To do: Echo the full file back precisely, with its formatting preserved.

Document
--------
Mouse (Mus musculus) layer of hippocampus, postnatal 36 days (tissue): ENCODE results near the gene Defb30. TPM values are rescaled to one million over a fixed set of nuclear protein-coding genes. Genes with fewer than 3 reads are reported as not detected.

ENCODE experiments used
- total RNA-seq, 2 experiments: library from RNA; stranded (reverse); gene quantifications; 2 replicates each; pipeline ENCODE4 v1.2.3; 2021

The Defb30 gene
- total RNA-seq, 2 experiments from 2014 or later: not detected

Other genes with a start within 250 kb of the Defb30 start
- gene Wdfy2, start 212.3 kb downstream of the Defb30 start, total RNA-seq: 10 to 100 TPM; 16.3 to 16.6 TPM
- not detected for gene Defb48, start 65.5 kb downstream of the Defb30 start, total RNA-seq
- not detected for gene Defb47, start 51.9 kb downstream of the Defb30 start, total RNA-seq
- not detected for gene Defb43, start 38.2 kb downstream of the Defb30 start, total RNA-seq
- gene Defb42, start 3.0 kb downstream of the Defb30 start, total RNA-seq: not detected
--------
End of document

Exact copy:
Mouse (Mus musculus) layer of hippocampus, postnatal 36 days (tissue): ENCODE results near the gene Defb30. TPM values are rescaled to one million over a fixed set of nuclear protein-coding genes. Genes with fewer than 3 reads are reported as not detected.

ENCODE experiments used
- total RNA-seq, 2 experiments: library from RNA; stranded (reverse); gene quantifications; 2 replicates each; pipeline ENCODE4 v1.2.3; 2021

The Defb30 gene
- total RNA-seq, 2 experiments from 2014 or later: not detected

Other genes with a start within 250 kb of the Defb30 start
- gene Wdfy2, start 212.3 kb downstream of the Defb30 start, total RNA-seq: 10 to 100 TPM; 16.3 to 16.6 TPM
- not detected for gene Defb48, start 65.5 kb downstream of the Defb30 start, total RNA-seq
- not detected for gene Defb47, start 51.9 kb downstream of the Defb30 start, total RNA-seq
- not detected for gene Defb43, start 38.2 kb downstream of the Defb30 start, total RNA-seq
- gene Defb42, start 3.0 kb downstream of the Defb30 start, total RNA-seq: not detected